Georgia Came Within 30 Minutes of Executing a Mentally Disabled Inmate Last Night

The Slatest
Your News Companion by Ben Mathis-Lilley
Feb. 20 2013 12:49 PM

Georgia Came Within 30 Minutes of Executing a Mentally Disabled Inmate Last Night

Police officers guard the plaza in front of the U.S. Supreme Court
Police officers guard the plaza in front of the U.S. Supreme Court

Photo by Brendan Hoffman/Getty Images

Warren Lee Hill, a mentally disabled Georgia death-row inmate, was less than a half hour away from death on Tuesday night when two courts issued temporary stays of execution.

According to some reports, Hill had already taken a sedative to prepare for the execution when the stay was granted. Hill was sentenced to death in 1991 for the murder of a fellow inmate, while serving a life sentence for murder.


Hill, who has an IQ of 70, has become emblematic of the reality of Georgia's unusually strict standard of proof for mental disabilities in capital punishment cases. While the 2002 Atkins v. Virginia Supreme Court decision took the death sentence off the table for the "mentally retarded," states get to determine their own definition of the term. In Georgia, as the Guardian explains, that means "beyond a reasonable doubt," and it's the strictest standard in the country. So despite the opinions of nine medical experts finding Hill to be "mildly mentally retarded," his execution very nearly happened last night. The last-minute interventions by the court will keep Hill in a temporary limbo while courts take a look at the two separate reasons behind the stays of execution.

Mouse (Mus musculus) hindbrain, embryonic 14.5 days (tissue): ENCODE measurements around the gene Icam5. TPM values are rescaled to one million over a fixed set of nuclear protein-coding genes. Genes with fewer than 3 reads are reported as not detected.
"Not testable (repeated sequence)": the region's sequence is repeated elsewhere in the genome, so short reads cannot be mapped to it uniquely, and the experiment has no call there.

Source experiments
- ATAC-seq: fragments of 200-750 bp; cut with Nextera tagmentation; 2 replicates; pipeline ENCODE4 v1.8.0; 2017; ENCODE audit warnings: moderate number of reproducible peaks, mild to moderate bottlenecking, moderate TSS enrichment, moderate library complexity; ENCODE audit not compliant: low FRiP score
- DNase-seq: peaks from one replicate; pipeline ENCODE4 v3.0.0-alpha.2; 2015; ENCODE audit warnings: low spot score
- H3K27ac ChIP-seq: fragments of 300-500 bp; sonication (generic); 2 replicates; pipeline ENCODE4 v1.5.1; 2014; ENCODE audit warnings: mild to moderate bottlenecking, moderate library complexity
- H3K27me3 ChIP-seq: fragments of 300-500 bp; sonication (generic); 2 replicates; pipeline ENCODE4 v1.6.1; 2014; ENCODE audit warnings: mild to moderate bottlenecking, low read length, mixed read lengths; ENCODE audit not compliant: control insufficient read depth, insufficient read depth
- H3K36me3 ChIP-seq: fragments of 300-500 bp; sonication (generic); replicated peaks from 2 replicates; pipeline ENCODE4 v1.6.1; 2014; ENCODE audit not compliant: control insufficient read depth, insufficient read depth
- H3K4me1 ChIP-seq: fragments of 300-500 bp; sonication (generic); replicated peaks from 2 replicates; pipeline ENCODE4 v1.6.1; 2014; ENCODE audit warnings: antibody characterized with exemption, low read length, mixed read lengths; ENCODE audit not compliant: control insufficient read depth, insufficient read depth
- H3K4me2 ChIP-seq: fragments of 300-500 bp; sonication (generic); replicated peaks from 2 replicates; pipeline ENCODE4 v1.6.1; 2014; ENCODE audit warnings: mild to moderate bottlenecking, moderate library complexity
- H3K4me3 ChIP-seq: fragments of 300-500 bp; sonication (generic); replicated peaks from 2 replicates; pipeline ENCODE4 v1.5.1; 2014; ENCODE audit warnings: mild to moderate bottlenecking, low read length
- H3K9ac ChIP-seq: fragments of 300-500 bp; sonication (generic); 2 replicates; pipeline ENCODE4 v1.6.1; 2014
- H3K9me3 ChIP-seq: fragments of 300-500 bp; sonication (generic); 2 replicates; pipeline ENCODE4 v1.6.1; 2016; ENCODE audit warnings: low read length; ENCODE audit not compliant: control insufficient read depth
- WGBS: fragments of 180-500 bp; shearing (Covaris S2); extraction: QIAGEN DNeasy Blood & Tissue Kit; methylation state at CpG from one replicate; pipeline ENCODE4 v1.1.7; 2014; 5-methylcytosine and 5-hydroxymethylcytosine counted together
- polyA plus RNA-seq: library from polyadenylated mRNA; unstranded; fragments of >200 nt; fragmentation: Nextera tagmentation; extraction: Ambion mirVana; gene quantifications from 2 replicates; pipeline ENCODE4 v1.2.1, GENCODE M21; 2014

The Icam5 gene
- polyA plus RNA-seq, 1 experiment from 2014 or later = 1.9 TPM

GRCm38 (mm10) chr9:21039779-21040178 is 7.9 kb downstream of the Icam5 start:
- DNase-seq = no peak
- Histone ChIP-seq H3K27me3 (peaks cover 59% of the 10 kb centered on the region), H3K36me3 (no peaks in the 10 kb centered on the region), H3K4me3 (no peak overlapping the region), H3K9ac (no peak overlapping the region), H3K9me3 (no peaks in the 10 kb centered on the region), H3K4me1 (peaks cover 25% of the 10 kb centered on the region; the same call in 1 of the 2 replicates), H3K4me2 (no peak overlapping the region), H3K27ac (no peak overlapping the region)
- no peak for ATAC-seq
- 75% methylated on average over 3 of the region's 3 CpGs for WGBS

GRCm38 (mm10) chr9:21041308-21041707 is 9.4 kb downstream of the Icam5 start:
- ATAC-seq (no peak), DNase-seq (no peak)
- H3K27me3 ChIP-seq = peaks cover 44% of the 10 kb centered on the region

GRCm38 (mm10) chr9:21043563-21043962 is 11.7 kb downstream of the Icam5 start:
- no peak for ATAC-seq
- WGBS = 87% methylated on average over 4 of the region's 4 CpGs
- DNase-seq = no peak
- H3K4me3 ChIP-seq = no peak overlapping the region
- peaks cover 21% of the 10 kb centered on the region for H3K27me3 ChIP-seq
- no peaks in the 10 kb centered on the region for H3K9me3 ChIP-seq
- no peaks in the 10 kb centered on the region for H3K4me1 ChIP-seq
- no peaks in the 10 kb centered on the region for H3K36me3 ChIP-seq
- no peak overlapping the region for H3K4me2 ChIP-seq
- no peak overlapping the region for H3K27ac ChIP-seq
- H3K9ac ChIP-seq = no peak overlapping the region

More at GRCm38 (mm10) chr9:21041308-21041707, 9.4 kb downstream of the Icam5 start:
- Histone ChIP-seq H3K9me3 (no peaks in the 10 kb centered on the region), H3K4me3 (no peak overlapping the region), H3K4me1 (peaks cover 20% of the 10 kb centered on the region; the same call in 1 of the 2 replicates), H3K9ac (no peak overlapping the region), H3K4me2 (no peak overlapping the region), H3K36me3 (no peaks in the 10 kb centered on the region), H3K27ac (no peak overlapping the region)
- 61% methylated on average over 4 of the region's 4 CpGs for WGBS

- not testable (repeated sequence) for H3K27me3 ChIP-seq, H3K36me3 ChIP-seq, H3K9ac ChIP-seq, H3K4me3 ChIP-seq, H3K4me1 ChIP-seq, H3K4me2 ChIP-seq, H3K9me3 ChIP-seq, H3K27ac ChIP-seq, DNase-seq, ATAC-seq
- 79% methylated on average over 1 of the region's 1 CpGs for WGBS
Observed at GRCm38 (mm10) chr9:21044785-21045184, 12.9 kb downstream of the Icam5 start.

Earlier the U.S. Supreme Court had denied Hill a stay of execution (though it's unclear why), as had the Georgia Supreme Court and the state pardons board. The two granted stays came from a federal and a state court: the 11th circuit Court of Appeals and the Georgia state court of appeals. The latter stay was granted so the courts could consider Georgia's new protocols for lethal injection. The 11th circuit stay, however, addressed Hill's mental capacity. As the full order (via Mother Jones) explains, the three state psychiatric experts who originally testified that Hill was competent have reversed their opinions: (italics theirs; bolded text ours)

"In the state court proceedings in 2000, Hill presented four experts who testified that Hill was mentally retarded, and the State presented three experts ... who testified that Hill was not. In the face of the whole record, the state courts concluded at the time that Hill was mentally retarded by a preponderance of the evidence, but that Hill had failed to demonstrate that he was mentally retarded beyond a reasonable doubt as required by [state law]. In his current application, however, Hill has filed affidavits from all three of the State's experts ... each of whom has revised his opinion and now testifies that Hill meets the criteria for mental retardation."

The 11th circuit stay will delay Hill's execution for at least 30 days. While the state now has no experts on record of the opinion that Hill is competent enough to be put to death, it's unclear whether the new affidavits from the experts who have changed their minds will be enough for the courts to agree that Hill has met Georgia's standard.

Abby Ohlheiser is a Slate contributor.


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